Six-foot waves were breaking when Lucas Ransom and his longtime buddy Matthew Garcia arrived at Surf Beach west of Lompoc on Friday morning, reports LA Times.
No wind, glassy conditions and two friends agreed it was going to be a great session for Garcia on his surfboard and Ransom on his beat-up, red bodyboard.
Before they plunged into the chilly waters, Ransom pulled out his mobile phone. “You wouldn’t believe these waves, Mom. I can’t wait to get to them,” he told his mother, Candace Ransom, who told him to have fun and call afterward.
That was the last she heard from the 19-year-old son she described as ‘a fearless athlete with the sweetest heart.’
The two young men had been in the waves for about 45 minutes when a shark appeared out of nowhere and pulled Ransom under. There was no warning, Garcia said. The shark appeared to be about 18 to 20 feet long, he said.
Matthew Garcia was two feet away from Lucas, when the shark attacked, he said. The whole incident lasted seconds. “When the shark hit him, he just said, “Help me, dude!” He knew what was going on,” Mr Garcia said.
“It was very stealth,” he added. “You would have never known there was a shark in the water. It was really fast. You just saw a red wave and this water is blue – as blue as it could ever be – and it was just red, the whole wave.”
As huge waves broke over his head, Mr Garcia tried to find his friend in the surf but could not. He decided to get help, but turned around again as he was swimming to shore and saw Mr Ransom’s red bodyboard pop up.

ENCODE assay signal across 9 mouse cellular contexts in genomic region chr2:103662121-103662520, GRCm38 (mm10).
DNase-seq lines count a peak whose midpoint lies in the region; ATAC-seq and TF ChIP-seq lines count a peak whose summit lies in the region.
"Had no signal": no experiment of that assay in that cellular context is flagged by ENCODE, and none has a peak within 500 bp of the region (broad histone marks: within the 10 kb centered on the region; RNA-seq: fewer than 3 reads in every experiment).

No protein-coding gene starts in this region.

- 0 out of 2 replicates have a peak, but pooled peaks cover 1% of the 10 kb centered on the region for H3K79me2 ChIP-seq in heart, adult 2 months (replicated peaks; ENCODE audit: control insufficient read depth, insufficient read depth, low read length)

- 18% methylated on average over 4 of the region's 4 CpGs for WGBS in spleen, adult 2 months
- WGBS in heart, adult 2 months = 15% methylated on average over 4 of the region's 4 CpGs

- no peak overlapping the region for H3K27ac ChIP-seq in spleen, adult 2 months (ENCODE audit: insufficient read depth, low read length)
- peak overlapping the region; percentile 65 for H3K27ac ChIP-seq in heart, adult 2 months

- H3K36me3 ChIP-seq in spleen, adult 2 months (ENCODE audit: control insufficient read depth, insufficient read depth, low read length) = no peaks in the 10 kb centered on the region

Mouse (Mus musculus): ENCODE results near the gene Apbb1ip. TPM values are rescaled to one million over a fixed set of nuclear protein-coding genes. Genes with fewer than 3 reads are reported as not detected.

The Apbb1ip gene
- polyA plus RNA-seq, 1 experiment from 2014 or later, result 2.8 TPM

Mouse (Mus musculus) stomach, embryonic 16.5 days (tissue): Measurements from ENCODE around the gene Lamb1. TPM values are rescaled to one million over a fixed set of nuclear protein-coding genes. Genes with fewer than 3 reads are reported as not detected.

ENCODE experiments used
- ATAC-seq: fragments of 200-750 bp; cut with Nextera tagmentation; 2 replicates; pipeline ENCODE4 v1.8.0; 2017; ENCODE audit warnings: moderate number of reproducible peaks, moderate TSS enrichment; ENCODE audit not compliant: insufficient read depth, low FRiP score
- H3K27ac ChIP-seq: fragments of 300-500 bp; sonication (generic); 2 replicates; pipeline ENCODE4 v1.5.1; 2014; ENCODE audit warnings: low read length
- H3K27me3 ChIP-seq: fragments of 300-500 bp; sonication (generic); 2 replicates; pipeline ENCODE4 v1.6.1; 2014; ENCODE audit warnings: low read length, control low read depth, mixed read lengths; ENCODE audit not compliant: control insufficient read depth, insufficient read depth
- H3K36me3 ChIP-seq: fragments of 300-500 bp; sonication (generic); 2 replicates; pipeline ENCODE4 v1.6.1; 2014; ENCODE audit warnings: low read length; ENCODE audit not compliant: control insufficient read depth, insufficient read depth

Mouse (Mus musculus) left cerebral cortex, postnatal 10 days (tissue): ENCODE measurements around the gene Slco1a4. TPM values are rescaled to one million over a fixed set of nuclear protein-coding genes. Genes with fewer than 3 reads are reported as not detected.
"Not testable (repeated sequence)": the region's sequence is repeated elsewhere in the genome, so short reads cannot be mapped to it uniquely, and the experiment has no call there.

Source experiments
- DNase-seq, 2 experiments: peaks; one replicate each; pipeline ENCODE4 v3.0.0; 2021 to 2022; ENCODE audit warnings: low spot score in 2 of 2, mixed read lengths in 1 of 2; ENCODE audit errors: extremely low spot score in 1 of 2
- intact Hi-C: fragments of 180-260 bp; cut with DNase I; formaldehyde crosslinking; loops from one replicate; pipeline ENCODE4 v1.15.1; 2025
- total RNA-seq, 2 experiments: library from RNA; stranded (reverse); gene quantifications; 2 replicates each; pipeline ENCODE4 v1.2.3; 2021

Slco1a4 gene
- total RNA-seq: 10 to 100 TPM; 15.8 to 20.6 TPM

Ransom’s left leg was ripped off at the pelvis, his parents said. Garcia tried to give him chest compressions as he pulled him to shore, but Ransom was bleeding profusely and died before they got there.
“He was just floating in the water. I flipped him over on his back and underhooked his arms. I was pressing on his chest and doing rescue breathing in the water,” Mr Garcia said. “He was just kind of lifeless, just dead weight.”
Witnesses told authorities that the young men were about 100 yards offshore when the attack occurred. Fire personnel from Vandenberg Air Force Base pronounced Ransom dead at the scene.
Sheriff’s deputies patrolled the coastline to search for Mr Ransom’s missing leg but were only able to recover the boogie board, which had a one-foot segment on the side bitten off.
The ocean was calm and beautiful before the attack, with large wave sets that the friends had been tracking all week as they moved down the West Coast from Alaska, Garcia said.
Authorities quickly closed Surf Beach and two other beaches nearby for at least 72 hours. Surf Beach is on Vandenberg’s 42 miles of coastline, but the public has access to it from California Highway 246.
Federal and state wildlife officials are working to identify the type of shark that attacked Ransom. A shark expert said Friday that, based on its behavior and Ransom’s injury, it most likely was a great white.
“It takes a shark of massive size and jaw to inflict that kind of injury,” said Andrew Nosal of the Scripps Institute of Oceanography. Great whites seek prey at the water’s surface and attack with enormous ferocity from underneath, Nosal said.
He also added that the silhouette of a surfer on a bodyboard looks a lot like a sea lion on the surface. After they bite, it’s too late. “It may be mistaken identity,” he said.
About 75% of fatal shark attacks are caused by great whites. Even so, attacks are exceedingly rare, Nosal said. The last fatality in California was in 2008, when a 17-foot shark killed a retired veterinarian who was swimming off Solana Beach. [via LA Times, Associated Press and Reuters]